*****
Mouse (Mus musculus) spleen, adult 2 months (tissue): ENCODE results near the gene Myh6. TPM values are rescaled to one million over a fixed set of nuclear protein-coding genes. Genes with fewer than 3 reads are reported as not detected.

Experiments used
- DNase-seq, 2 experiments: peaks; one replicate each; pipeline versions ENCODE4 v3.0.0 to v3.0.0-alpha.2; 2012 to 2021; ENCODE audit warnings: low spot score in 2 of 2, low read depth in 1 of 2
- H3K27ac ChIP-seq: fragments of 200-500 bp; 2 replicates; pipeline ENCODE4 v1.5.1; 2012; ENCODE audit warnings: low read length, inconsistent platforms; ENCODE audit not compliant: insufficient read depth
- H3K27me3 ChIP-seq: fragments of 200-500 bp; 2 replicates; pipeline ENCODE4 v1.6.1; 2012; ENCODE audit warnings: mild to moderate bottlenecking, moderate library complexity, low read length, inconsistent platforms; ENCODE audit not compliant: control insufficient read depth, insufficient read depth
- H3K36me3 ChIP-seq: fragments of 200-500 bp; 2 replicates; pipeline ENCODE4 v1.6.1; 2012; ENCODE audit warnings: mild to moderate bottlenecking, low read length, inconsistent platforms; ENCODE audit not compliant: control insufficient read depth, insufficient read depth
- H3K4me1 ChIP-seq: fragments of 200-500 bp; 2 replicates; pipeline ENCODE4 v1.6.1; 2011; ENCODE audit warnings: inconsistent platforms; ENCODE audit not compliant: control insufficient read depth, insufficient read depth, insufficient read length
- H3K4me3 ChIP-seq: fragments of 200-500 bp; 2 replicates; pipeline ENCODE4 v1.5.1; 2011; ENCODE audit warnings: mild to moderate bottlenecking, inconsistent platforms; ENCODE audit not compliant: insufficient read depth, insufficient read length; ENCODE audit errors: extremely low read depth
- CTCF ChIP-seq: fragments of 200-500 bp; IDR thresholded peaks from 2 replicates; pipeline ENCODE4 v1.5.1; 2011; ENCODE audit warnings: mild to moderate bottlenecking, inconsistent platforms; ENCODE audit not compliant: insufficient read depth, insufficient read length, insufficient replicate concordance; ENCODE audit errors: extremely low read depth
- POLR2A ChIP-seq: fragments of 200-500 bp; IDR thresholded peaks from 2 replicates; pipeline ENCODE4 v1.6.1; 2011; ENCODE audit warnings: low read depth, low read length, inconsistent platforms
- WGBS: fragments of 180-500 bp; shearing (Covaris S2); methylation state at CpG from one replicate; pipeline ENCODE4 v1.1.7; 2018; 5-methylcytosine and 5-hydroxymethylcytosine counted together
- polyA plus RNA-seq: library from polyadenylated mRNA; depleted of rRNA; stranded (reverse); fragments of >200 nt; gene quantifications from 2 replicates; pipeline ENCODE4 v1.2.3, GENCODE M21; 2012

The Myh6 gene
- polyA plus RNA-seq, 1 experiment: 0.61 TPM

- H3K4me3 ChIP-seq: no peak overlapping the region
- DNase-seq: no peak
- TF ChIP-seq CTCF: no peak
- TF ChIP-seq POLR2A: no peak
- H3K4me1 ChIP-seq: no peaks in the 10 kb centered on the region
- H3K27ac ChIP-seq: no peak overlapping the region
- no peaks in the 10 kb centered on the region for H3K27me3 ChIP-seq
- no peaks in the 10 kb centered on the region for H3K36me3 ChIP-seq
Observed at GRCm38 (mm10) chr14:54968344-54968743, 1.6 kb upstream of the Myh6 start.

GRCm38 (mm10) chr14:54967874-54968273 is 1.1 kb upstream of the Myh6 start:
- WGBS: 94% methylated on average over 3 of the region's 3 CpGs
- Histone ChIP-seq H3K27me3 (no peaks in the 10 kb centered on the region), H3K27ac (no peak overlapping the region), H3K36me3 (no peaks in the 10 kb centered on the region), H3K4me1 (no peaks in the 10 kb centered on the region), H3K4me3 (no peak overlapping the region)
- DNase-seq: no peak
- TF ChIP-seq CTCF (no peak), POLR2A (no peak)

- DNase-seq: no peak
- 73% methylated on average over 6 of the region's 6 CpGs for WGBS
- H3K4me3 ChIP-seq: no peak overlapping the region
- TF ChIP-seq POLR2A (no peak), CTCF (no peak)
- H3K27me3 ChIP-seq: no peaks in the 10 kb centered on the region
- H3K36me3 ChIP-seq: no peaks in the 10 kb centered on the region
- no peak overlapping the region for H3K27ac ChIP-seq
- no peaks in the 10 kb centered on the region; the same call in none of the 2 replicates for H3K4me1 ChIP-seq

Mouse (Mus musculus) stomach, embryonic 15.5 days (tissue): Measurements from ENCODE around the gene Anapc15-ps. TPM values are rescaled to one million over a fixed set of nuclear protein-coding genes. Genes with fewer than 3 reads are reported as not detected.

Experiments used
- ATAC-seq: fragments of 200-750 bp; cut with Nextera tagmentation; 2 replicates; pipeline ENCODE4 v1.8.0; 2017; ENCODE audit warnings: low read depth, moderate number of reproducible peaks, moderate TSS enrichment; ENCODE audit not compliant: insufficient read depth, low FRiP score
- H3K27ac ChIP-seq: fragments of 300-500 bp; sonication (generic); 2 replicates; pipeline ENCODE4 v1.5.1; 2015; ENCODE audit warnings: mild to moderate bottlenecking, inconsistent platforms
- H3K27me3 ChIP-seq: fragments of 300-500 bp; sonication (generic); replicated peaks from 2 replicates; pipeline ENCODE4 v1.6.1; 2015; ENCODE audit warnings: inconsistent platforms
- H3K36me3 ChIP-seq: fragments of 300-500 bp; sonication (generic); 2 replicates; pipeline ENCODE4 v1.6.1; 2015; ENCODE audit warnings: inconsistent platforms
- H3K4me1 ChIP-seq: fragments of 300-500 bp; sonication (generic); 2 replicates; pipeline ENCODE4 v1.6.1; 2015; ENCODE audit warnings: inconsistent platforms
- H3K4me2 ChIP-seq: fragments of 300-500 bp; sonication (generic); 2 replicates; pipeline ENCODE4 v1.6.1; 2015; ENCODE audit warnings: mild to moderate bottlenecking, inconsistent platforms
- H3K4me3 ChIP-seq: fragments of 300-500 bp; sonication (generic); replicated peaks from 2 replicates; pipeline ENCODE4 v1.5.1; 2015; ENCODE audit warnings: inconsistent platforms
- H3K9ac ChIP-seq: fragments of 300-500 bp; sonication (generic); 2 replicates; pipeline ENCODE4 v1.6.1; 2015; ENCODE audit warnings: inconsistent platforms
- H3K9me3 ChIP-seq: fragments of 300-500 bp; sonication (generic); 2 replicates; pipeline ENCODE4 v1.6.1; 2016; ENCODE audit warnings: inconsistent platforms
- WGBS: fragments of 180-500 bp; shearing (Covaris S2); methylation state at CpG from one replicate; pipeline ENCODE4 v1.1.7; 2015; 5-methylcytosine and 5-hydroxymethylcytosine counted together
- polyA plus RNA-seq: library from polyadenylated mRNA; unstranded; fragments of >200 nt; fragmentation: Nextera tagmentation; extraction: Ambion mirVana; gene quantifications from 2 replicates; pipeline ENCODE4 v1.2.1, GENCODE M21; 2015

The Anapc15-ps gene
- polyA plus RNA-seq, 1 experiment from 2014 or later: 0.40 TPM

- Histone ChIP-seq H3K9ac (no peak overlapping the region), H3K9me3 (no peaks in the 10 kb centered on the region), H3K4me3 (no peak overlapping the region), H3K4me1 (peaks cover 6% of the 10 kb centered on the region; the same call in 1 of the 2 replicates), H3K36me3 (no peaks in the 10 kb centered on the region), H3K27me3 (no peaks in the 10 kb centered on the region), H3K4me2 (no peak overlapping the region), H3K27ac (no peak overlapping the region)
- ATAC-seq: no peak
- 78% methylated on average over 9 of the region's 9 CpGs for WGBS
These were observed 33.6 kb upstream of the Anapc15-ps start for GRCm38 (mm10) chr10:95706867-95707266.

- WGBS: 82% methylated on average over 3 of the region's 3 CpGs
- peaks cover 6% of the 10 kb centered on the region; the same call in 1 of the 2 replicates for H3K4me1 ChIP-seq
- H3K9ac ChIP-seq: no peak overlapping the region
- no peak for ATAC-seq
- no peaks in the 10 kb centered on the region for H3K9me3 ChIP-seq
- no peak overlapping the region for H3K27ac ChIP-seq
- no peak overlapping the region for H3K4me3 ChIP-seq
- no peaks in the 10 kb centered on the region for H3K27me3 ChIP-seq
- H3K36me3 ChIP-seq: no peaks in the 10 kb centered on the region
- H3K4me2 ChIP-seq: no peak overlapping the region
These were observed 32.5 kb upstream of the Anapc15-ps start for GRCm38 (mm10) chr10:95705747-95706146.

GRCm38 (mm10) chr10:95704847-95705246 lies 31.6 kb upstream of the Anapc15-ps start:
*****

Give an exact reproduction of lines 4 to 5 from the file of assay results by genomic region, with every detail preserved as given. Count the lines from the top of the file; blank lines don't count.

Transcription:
- H3K27ac ChIP-seq: fragments of 200-500 bp; 2 replicates; pipeline ENCODE4 v1.5.1; 2012; ENCODE audit warnings: low read length, inconsistent platforms; ENCODE audit not compliant: insufficient read depth
- H3K27me3 ChIP-seq: fragments of 200-500 bp; 2 replicates; pipeline ENCODE4 v1.6.1; 2012; ENCODE audit warnings: mild to moderate bottlenecking, moderate library complexity, low read length, inconsistent platforms; ENCODE audit not compliant: control insufficient read depth, insufficient read depth